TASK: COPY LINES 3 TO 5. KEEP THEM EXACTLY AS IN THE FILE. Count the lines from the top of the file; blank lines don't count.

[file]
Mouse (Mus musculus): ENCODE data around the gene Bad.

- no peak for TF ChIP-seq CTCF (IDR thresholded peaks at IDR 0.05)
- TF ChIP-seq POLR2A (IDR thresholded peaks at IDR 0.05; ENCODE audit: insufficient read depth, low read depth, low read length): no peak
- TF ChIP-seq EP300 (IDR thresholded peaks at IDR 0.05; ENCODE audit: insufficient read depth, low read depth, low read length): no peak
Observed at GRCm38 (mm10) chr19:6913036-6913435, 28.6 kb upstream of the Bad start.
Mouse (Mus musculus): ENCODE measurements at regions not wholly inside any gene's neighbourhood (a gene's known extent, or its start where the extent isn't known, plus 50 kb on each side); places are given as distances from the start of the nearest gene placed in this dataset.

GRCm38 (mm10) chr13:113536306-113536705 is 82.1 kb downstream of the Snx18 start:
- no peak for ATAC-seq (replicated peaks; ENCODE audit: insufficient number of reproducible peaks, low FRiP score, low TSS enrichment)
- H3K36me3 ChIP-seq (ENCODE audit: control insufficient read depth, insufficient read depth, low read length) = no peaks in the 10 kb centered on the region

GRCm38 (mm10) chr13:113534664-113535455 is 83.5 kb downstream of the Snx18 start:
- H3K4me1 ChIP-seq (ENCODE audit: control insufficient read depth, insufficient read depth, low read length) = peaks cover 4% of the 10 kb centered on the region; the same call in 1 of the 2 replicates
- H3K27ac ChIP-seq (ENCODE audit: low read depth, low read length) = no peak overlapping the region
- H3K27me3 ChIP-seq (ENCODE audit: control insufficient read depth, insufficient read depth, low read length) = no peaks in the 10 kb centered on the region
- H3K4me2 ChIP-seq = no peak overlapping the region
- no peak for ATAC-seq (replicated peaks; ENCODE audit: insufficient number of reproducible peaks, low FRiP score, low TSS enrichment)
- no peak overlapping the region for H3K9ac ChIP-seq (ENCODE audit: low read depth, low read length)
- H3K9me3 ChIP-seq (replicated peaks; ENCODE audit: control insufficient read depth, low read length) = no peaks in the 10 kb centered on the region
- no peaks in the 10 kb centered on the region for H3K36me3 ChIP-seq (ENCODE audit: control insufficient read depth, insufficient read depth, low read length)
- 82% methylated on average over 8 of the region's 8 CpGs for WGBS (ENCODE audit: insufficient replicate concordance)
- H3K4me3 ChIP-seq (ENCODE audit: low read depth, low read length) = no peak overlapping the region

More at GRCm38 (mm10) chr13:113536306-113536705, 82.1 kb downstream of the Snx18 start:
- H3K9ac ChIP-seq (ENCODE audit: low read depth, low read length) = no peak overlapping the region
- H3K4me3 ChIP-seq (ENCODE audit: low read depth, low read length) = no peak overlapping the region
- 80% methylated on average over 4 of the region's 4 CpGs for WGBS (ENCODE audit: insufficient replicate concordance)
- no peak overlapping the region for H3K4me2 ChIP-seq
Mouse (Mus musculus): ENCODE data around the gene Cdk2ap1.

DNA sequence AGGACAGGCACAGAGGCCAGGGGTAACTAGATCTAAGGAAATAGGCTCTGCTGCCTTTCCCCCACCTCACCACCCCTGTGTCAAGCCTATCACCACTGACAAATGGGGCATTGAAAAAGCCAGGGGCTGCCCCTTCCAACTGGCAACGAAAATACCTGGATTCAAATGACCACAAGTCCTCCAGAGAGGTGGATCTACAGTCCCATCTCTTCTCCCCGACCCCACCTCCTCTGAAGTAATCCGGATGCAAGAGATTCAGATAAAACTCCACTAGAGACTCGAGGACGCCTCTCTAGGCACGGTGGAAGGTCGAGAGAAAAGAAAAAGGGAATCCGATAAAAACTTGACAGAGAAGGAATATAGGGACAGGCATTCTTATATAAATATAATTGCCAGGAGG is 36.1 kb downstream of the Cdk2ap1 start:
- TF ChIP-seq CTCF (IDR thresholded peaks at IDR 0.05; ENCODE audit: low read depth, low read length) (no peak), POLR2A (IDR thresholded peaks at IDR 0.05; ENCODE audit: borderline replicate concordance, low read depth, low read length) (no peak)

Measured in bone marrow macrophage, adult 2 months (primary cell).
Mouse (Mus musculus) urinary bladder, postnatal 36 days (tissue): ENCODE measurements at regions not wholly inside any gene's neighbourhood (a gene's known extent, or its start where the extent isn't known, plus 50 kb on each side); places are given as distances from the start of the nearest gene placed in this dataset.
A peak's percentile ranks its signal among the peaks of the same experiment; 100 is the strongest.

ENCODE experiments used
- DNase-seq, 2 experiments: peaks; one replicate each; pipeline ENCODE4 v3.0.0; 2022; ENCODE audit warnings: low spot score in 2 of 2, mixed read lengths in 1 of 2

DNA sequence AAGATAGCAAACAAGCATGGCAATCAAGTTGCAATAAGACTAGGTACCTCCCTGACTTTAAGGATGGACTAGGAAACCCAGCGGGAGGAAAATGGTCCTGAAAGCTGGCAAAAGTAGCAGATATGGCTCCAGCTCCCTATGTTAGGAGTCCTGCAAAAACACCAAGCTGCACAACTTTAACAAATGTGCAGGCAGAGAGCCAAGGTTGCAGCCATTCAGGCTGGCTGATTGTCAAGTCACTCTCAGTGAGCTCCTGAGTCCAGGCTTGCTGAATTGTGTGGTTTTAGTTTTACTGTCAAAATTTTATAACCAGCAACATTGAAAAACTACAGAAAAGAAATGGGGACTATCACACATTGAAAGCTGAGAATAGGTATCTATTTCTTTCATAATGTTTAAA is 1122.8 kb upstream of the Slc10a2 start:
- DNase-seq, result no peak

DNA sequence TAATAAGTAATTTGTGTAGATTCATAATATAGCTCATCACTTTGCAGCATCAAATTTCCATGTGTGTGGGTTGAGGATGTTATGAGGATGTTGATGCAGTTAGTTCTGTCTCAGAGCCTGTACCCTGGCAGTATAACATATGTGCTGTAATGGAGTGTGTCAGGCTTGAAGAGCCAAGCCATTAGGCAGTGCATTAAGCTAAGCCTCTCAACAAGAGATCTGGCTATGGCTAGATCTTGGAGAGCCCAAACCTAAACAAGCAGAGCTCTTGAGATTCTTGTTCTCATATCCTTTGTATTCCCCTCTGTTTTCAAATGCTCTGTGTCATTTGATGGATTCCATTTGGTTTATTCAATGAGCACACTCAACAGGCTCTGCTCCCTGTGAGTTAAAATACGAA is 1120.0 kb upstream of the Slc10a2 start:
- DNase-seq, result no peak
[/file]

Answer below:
- TF ChIP-seq POLR2A (IDR thresholded peaks at IDR 0.05; ENCODE audit: insufficient read depth, low read depth, low read length): no peak
- TF ChIP-seq EP300 (IDR thresholded peaks at IDR 0.05; ENCODE audit: insufficient read depth, low read depth, low read length): no peak
Observed at GRCm38 (mm10) chr19:6913036-6913435, 28.6 kb upstream of the Bad start.